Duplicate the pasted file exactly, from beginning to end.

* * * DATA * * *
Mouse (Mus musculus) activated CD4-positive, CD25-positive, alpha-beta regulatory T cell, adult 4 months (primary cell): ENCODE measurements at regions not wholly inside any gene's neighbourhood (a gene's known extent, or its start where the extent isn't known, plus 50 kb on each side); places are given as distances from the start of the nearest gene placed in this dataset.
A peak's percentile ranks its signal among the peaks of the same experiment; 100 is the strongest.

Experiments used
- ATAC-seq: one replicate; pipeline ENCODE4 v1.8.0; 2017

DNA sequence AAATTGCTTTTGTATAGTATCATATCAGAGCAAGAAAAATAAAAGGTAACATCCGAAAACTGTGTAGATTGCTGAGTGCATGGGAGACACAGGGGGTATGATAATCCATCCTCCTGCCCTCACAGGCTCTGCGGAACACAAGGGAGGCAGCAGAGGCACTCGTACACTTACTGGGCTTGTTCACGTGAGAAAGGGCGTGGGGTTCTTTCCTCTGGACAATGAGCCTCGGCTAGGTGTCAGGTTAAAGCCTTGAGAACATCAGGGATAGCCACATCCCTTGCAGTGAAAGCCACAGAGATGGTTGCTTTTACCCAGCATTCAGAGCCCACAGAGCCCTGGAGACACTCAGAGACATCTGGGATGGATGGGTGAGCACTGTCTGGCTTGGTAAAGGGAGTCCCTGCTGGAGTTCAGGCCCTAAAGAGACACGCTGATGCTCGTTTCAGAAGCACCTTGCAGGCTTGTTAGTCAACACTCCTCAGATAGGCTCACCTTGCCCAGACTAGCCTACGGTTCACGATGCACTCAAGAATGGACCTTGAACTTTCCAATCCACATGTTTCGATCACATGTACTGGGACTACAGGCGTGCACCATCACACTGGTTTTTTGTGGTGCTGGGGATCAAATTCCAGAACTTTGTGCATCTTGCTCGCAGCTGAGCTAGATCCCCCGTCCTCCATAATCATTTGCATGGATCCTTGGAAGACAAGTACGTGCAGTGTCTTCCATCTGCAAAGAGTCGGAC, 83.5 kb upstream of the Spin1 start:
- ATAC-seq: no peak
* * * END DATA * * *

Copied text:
Mouse (Mus musculus) activated CD4-positive, CD25-positive, alpha-beta regulatory T cell, adult 4 months (primary cell): ENCODE measurements at regions not wholly inside any gene's neighbourhood (a gene's known extent, or its start where the extent isn't known, plus 50 kb on each side); places are given as distances from the start of the nearest gene placed in this dataset.
A peak's percentile ranks its signal among the peaks of the same experiment; 100 is the strongest.

Experiments used
- ATAC-seq: one replicate; pipeline ENCODE4 v1.8.0; 2017

DNA sequence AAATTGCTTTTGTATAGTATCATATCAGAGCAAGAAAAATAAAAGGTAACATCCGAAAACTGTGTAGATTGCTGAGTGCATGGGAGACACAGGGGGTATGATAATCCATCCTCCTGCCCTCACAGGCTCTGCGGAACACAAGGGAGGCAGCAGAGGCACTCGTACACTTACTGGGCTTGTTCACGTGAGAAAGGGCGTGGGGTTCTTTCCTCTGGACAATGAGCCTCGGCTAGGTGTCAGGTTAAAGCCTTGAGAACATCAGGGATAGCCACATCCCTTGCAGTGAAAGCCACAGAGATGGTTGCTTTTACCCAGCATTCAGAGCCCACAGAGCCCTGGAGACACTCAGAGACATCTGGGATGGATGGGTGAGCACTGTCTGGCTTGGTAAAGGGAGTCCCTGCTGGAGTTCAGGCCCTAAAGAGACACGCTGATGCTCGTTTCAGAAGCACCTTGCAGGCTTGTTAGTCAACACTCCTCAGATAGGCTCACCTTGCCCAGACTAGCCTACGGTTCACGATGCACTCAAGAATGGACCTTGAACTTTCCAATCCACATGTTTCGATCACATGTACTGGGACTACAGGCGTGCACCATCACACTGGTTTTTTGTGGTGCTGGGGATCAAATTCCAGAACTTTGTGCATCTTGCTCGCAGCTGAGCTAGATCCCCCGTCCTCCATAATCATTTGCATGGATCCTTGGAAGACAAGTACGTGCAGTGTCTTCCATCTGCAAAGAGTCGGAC, 83.5 kb upstream of the Spin1 start:
- ATAC-seq: no peak